Wu also aims to work with David Ruvolo and the Office of Student Activities to better train the JFC representatives. He spoke highly of what Kasbergen has already done in diversifying the JFC, as this familiarizes the JFC with more of the organizations.

Wu has been heavily involved on campus and cited his experiences as one of his major qualifications. In Student Senate, he served as chair of the Internal Development Committee and was heavily involved in the Healthy Campus 2010 designated smoking area plan. He also has worked with Housing and Dining in changing vendors to Parkhurst and with other programmers in developing CMU Portal at Wu has worked with other student-based organizations such as Awareness of Roots in Chinese Culture, and he has also served as a first-year mentor in Mudge House.

“I’ve always been interested in finance,” Wu said, “and I really want to help further my peers and the university.”

Aaron Gross runs to become first SBVPO

Aaron Gross, a junior information systems and policy and management major, is the only candidate to run for this newly added student government executive position. Gross has a long history of student organization leadership including time as an Orientation counselor and the president of Scotch’n’Soda. He is also the current chair of the Undergraduate Student Senate.

“I want to be an advocate for helping organizations do the best work they can do,” Gross said. “And I want to make sure that they are appreciated.”

Gross’s Media Screens initiative proposes the addition of TV screens, similar to the one in Kirr Commons in the UC, to be placed throughout campus to be used for organization advertisement and events. Gross has spoken with peer institution Rensselaer Polytechnic Institute, whose open-source technology for such TVs could be adapted to Carnegie Mellon.

Beyond promoting organizations on campus, Gross wants to learn more about the current student activity experience. His Data Collecting initiative includes conducting a survey of students regarding the effectiveness of the Activities Fair and a financial analysis of current Student Activities processes such as reimbursements.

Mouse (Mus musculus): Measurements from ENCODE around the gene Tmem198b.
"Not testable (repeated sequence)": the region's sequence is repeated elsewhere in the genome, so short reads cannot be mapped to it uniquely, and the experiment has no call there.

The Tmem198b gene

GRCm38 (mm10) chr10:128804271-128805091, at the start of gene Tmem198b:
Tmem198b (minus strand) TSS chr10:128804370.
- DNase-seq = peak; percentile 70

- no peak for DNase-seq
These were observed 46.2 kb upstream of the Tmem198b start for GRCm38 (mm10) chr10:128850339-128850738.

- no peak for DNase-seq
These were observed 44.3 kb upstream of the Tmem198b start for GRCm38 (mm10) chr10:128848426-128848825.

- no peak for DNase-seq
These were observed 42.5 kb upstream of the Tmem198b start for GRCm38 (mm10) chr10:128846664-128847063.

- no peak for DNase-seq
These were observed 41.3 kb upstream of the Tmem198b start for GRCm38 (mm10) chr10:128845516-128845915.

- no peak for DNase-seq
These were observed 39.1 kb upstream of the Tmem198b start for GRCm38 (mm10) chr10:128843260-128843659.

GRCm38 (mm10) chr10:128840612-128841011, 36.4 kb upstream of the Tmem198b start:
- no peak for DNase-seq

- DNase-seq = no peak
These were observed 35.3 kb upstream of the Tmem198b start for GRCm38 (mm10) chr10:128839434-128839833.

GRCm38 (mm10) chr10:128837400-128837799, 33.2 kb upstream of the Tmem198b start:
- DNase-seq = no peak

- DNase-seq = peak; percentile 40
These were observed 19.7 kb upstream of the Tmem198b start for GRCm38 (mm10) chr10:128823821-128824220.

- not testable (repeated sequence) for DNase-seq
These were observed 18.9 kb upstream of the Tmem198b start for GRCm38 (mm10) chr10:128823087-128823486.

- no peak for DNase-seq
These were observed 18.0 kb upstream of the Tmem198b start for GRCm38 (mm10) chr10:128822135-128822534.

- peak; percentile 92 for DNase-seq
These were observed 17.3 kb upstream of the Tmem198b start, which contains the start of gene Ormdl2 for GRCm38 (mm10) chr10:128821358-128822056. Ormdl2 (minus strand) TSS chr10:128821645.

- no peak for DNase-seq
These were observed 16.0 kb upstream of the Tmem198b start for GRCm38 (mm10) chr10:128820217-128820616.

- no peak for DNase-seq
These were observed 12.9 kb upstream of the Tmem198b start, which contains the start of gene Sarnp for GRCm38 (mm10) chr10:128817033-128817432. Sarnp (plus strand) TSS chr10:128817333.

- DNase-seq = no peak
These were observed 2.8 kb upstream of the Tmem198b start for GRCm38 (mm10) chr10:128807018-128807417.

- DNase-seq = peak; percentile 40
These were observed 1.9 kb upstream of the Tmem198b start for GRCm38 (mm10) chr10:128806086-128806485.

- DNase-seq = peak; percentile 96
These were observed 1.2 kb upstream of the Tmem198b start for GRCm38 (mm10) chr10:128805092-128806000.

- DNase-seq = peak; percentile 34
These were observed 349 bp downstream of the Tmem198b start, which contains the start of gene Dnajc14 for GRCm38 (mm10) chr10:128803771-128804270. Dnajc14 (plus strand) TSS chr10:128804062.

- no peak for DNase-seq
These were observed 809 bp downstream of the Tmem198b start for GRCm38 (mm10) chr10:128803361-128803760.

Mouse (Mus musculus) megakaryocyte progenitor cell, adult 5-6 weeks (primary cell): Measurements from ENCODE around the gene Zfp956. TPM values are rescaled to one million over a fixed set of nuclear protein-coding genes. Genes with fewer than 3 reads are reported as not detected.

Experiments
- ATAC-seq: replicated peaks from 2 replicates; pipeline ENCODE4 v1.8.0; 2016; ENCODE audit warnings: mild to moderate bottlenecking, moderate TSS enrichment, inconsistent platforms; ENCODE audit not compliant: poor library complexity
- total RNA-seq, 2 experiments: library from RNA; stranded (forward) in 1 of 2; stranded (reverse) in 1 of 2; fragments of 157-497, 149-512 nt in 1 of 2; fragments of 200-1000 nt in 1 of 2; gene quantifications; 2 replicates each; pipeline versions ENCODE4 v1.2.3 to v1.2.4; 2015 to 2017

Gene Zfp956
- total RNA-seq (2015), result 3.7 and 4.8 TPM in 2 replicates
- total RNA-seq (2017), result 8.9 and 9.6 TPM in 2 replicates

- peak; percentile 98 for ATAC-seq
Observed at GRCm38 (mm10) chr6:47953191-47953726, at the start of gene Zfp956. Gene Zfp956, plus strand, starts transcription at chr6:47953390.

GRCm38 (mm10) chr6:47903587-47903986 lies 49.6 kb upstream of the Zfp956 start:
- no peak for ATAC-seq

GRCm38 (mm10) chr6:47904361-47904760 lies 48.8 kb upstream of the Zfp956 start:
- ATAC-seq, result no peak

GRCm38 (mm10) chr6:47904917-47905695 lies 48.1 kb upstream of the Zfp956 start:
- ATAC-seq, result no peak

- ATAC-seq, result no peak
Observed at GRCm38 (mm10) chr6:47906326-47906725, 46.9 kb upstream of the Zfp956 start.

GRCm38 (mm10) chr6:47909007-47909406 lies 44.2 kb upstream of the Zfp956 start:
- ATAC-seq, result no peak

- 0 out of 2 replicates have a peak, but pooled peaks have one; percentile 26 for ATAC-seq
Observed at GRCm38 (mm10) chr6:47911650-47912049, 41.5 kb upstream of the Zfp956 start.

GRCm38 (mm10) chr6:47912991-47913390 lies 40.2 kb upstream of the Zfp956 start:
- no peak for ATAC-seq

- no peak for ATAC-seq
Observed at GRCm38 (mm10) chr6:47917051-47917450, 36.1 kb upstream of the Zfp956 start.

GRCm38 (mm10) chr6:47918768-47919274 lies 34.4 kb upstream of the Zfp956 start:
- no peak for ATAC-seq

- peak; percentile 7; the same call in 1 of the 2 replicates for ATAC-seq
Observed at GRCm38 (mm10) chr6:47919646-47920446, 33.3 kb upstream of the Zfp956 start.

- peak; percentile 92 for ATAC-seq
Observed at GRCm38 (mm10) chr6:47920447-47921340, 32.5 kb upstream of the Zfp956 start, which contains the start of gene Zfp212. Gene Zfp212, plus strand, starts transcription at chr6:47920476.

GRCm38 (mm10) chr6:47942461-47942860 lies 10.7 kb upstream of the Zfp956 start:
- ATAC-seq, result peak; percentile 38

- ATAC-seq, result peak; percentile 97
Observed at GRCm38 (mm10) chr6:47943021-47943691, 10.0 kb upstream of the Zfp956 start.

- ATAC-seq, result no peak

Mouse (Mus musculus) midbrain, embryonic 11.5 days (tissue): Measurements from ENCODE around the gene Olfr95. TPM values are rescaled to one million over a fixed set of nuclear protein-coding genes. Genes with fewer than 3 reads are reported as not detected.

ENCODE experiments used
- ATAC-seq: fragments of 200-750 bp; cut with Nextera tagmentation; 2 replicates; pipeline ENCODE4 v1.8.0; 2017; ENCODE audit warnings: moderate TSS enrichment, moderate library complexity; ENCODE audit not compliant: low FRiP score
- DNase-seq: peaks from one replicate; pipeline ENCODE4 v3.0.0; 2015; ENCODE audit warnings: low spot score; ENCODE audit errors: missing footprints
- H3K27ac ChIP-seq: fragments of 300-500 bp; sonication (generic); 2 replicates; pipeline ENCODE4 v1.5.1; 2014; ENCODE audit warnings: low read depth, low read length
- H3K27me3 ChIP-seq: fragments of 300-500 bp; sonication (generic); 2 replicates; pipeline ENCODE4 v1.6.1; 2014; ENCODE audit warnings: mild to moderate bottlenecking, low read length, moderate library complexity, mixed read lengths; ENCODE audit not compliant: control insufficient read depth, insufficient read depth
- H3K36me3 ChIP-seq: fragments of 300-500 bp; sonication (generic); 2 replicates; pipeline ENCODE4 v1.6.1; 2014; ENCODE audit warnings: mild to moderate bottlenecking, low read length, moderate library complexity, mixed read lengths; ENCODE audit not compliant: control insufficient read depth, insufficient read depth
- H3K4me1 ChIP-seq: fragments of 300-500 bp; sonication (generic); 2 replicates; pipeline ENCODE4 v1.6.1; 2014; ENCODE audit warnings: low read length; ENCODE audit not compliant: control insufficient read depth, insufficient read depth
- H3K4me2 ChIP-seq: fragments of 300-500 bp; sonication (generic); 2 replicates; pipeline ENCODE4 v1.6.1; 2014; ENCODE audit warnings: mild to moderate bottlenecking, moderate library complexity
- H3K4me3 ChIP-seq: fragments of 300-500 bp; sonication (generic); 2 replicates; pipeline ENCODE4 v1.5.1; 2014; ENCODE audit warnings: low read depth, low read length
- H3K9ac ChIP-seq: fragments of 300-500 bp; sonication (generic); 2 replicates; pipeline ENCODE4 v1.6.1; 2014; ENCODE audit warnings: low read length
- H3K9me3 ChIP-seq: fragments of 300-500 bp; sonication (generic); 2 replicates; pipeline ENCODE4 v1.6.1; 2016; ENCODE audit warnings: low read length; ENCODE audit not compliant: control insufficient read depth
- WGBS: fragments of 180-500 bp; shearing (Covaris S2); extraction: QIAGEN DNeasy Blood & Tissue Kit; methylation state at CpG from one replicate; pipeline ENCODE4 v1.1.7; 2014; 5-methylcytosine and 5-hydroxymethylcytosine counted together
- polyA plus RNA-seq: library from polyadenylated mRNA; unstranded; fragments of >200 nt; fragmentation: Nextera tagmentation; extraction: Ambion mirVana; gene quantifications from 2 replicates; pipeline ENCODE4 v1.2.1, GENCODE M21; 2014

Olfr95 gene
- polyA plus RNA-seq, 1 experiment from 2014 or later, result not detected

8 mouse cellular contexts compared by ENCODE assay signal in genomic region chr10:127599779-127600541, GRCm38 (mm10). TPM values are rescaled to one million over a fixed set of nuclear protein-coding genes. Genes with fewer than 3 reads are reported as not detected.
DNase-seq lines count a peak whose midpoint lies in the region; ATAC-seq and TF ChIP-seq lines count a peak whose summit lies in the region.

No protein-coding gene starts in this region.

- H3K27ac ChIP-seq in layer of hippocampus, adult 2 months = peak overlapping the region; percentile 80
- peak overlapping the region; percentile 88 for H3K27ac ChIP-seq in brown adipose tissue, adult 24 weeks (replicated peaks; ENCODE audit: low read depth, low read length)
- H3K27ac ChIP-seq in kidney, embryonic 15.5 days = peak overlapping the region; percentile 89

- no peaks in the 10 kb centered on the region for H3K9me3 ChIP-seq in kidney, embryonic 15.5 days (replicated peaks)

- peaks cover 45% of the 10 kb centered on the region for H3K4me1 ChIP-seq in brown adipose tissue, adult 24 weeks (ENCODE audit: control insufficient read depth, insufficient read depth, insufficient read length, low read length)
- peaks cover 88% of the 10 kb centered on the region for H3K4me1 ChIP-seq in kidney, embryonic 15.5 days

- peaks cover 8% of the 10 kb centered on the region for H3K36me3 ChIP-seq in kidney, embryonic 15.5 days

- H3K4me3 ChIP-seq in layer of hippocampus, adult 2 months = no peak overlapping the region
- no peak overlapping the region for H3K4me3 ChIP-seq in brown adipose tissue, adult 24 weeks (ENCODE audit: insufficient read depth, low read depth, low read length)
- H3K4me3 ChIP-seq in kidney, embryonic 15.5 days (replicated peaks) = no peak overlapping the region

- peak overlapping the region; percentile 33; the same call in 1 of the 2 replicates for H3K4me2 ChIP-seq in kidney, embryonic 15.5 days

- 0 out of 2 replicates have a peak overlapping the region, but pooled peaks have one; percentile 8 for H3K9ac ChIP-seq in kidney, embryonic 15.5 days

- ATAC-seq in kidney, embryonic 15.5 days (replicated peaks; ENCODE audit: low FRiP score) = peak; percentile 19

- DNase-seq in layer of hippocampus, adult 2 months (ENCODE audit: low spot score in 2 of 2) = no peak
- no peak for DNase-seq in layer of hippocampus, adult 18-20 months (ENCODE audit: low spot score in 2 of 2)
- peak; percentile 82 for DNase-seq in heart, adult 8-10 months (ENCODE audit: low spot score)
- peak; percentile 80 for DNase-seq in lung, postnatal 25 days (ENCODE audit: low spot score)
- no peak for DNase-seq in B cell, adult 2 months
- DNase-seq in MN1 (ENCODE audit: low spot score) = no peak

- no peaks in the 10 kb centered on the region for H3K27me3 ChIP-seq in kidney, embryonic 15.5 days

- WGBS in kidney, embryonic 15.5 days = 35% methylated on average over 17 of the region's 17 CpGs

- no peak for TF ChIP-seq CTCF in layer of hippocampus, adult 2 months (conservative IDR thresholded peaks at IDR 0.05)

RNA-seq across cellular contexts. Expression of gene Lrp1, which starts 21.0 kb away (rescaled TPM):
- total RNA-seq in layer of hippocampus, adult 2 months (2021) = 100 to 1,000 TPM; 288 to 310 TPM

Gross’ small grant program would reward organizations that collaborate with one another and allow for combination of funding.

“The organizations are already strong. Where the VPO comes in is clearing the roadblocks,” Gross said.
Gross cited roadblocks such as reimbursement time and lack of office and rehearsal space, for which he described a solution: approaching the Board of Trustees and discussing a place in the university’s Master Plan, a plan developed by the university for approximately 20 years of campus growth, approved by the city of Pittsburgh and most recently updated in 2002.

If elected, Gross plans on meeting individually with every student organization on campus to better assess their needs, beginning as soon as this current spring semester.

Editor’s Note: Aaron Gross is a former layout manager for The Tartan.

Michael Surh and Micah Rosa, Candidates for Student Body President (SBP) and Student Body Vice President (SBVP)

For Michael Surh and Micah Rosa, both junior business majors, the key to improving the Carnegie Mellon student experience is in through its organizations, including Greek life.

“Clubs are what’s central to CMU,” Rosa said. “We just need to make sure we’re serving them as best as we can.”

The pair’s platform includes a number of initiatives, all focused on student groups. The Student Trade Employment Platform (STEM) would offer organizations as well as students a chance to make extra money while also serving the Pittsburgh community. STEM would create a digitized database in which local businesses could list odd jobs they need done, such as designing a webpage or making an advertisement.

Surh and Rosa have a history of student involvement on campus, particularly in entrepreneurship start-ups, many of which are relevant to their initiatives and which they say gives their campaign something extra, since they have experience in already implementing all that they are proposing.

Their Active Communication Program would include a weekly column in The Tartan as well as an opt-in/opt-out e-mail newsletter to familiarize students and groups with the happenings of student government.